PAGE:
Georgia’s Dems get what they wanted…and maybe what they deserved

You can’t always get what you want
You can’t always get what you want
You can’t always get what you want
But if you try sometimes, well, you might find
You get what you need

You Can’t Always Get What You Want, by the Rolling Stones.

Georgia’s Democrats went to court fully expecting a judicial remedy to the GOP drawn Congressional and Legislative District maps that, oddly enough, favored the GOP. Let’s not forget that the Democrats were silent in 2001 when the Democratic majority drew maps that oddly favored the Democrats, but who’s noticing that? Today, U.S. District Judge Steve Jones upheld the GOP maps that were drawn during the special legislative session in early December as being acceptable in light of his October 26 order. In his ruling, Judge Jones, and Obama appointee, said, “Redistricting decisions by a legislative body with an eye toward securing partisan advantage does not alone violate [the Voting Rights Act]…The court finds that the General Assembly fully complied with this court’s order requiring the creation of a majority-Black congressional district in the region of the state where vote dilution was found.”

This has to be a shock to Democrats like Sandy Springs attorney and Democratic State Senator Josh McLaurin who told the AJC after the the new maps were passed in December that the new maps were giving him, “special-master vibes.

It is unknown if those “vibes” in any way resembled the “thrill” that once ran up Chris Matthews’s leg when he heard Barack Obama speak, but that’s not important for this post.

“Republicans are acting like they are following the court’s order by making any new majority-Black districts, regardless of where they are,” said McLaurin.

Whether it was a “vibe” or a “thrill,” either way, the feeling has to be gone now that Jones has greenlighted the new GOP maps.

The fact is the minority party challenging maps is the norm, not the exception, something I noted to the AJC back in November. But unless the maps were wildly drawn, like they were in 2001 with multi-member districts in some parts of the state, the fallout is not always on the majority party.

In areas where the legislature had to redrawn seats to boost minority voting strength, it was typically white, suburban Democratic legislators who suffered the consequences. New State House maps in Cobb County resulted in Doug Stoner‘s district in Smyrna paired with former legacy Peach Pundit contributor Rep. Teri Anulewicz‘s. Two other sets of Democrats are paired (called “stacking” in Gerrymandering lingo because two or more incumbents of the same party are “stacked” in the same district): Gregg Kennard and Sam Park and Rep. Becky Evans is paired with fellow Rep. Saira Draper. Only two Republicans were stacked, State Rep. David Knight of Griffin is paired with Rep. Beth Camp of Concord. The net result is two new majority black Democratic districts and the elimination of white (and/or Asian if Sam Park were to lose that primary battle) versus what Democrats thought they were going to get.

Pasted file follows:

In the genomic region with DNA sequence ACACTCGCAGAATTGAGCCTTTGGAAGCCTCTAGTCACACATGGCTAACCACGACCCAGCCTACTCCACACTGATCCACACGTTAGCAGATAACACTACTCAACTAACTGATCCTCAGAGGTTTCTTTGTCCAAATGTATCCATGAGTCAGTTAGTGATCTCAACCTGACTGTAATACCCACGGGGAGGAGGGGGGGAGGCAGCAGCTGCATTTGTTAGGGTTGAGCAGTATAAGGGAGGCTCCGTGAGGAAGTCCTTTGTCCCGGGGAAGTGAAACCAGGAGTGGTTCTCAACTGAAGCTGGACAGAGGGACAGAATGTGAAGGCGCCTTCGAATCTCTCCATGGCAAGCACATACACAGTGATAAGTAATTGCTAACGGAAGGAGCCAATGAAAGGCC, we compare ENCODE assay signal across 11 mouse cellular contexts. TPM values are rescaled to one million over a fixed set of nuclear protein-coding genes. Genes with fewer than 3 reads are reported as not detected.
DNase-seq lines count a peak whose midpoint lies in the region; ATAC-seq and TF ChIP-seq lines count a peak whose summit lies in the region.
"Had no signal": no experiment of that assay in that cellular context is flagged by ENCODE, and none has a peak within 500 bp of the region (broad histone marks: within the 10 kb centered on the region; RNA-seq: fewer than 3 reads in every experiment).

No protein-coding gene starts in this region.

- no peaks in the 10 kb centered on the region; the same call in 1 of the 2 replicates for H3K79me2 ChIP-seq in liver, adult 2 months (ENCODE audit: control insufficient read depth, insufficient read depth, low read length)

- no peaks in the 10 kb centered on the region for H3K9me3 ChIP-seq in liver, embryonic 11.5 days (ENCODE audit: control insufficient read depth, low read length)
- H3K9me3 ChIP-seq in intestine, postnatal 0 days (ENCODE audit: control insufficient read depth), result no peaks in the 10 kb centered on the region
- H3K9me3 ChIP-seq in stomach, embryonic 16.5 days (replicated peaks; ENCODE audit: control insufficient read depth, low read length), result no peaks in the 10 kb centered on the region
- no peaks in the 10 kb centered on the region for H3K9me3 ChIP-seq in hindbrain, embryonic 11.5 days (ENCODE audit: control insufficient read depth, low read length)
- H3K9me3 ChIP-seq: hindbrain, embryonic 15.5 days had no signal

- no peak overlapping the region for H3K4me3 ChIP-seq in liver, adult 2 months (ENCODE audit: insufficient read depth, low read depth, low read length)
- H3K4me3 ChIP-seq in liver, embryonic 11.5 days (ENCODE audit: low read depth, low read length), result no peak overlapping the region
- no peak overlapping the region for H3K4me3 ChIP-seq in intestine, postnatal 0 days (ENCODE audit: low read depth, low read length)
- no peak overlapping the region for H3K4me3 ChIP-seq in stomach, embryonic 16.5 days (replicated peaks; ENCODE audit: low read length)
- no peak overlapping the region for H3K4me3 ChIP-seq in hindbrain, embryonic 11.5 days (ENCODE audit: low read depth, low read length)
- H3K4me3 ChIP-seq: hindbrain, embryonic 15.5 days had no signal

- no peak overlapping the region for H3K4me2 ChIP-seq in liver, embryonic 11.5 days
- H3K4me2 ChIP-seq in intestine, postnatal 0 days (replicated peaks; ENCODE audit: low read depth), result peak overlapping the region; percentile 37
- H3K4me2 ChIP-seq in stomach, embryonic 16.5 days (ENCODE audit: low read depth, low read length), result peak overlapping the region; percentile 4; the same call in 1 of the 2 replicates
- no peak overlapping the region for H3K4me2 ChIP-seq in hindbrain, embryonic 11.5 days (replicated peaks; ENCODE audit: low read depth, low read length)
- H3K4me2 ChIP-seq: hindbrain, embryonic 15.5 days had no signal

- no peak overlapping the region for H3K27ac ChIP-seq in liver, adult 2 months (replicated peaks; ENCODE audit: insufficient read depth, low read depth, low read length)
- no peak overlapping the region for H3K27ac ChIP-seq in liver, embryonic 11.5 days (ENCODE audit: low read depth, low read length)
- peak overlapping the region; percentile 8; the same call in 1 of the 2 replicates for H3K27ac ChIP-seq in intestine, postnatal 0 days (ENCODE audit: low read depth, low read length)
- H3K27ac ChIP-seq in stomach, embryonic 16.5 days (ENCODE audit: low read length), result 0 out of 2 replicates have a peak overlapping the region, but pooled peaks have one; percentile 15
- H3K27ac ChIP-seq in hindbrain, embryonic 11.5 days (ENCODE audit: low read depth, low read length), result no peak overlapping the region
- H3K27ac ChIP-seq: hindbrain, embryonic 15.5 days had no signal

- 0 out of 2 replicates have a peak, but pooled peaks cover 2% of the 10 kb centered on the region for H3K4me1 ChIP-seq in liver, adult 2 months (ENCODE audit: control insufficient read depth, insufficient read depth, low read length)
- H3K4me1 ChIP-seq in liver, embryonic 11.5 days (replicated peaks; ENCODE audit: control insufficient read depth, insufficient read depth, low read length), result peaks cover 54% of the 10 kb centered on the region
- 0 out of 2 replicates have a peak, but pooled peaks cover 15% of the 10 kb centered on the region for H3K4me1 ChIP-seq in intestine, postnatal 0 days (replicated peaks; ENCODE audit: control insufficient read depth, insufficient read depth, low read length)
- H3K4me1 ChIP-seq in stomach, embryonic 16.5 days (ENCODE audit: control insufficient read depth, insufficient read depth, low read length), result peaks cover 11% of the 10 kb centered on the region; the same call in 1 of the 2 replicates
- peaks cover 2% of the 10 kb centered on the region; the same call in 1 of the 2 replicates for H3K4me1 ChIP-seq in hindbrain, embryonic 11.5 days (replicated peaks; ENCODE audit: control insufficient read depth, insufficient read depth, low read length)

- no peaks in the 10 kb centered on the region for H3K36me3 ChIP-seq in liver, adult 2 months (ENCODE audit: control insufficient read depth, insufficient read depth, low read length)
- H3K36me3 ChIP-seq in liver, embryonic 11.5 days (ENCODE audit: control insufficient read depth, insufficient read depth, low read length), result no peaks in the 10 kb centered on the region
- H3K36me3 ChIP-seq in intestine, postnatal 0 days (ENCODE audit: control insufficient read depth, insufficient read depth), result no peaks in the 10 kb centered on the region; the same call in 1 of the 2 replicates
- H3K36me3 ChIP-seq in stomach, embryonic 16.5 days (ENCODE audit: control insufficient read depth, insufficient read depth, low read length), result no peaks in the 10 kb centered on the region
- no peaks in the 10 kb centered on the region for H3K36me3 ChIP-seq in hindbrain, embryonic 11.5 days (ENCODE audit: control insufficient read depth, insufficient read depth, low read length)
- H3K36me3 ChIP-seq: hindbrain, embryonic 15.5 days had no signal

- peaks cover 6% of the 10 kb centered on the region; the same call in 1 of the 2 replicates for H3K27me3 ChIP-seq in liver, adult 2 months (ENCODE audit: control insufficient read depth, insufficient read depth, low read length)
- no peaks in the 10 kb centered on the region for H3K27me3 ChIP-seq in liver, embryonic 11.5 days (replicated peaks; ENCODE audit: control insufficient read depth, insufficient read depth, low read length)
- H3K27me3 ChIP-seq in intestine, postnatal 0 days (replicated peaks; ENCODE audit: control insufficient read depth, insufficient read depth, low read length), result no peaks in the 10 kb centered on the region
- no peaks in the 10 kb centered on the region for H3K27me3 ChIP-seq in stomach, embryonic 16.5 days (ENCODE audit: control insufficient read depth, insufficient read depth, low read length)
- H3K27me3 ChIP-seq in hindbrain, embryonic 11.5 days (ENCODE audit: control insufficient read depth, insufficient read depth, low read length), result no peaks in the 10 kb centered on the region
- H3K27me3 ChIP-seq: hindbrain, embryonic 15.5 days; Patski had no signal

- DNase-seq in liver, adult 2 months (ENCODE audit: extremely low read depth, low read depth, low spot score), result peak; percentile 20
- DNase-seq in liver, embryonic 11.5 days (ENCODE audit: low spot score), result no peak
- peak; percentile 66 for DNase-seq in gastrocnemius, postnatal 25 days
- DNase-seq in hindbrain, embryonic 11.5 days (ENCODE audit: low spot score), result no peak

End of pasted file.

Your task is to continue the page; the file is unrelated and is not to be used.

According to the analysis by GPB, “The Senate GOP map accomplishes [the addition of two new majority-Black districts] by changing the contours of two majority-white districts held by Democrats — the north Atlanta 6th district of Sen. Jason Esteves and the Decatur-based 42nd district of Sen. Elena Parent — and redrawing boundaries of several other districts to have two ‘new’ majority-Black districts based in Douglas and Henry counties but keeping all incumbents intact.”

In other words, the maps do not change the partisan balance of the State Senate.

The Rolling Stones once sang, “You can’t always get what you wantBut if you try sometimes, well, you might find you get what you need.”

When Georgia’s Democrats launched their suit against the maps, they may have gotten what they wanted, the original GOP maps thrown out, but they didn’t get what they needed…a significant boost towards a legislative majority, and they may have gotten what they deserved…with several of their legislative leaders in the Atlanta suburbs finding themselves in forced early retirement.

For now, the Democrats and their allies have vowed to fight on and while Jones’s initial ruling was trumpeted and declared to be de facto proof of GOP racism, the response is more muted, “We believe that these maps continue to violate … the Voting Rights Act and dilute the voting strength of Black voters,” said Rahul Garabadu, an attorney for the American Civil Liberties Union of Georgia. “But no matter what, our fight to ensure fair voting practices in Georgia will continue.”

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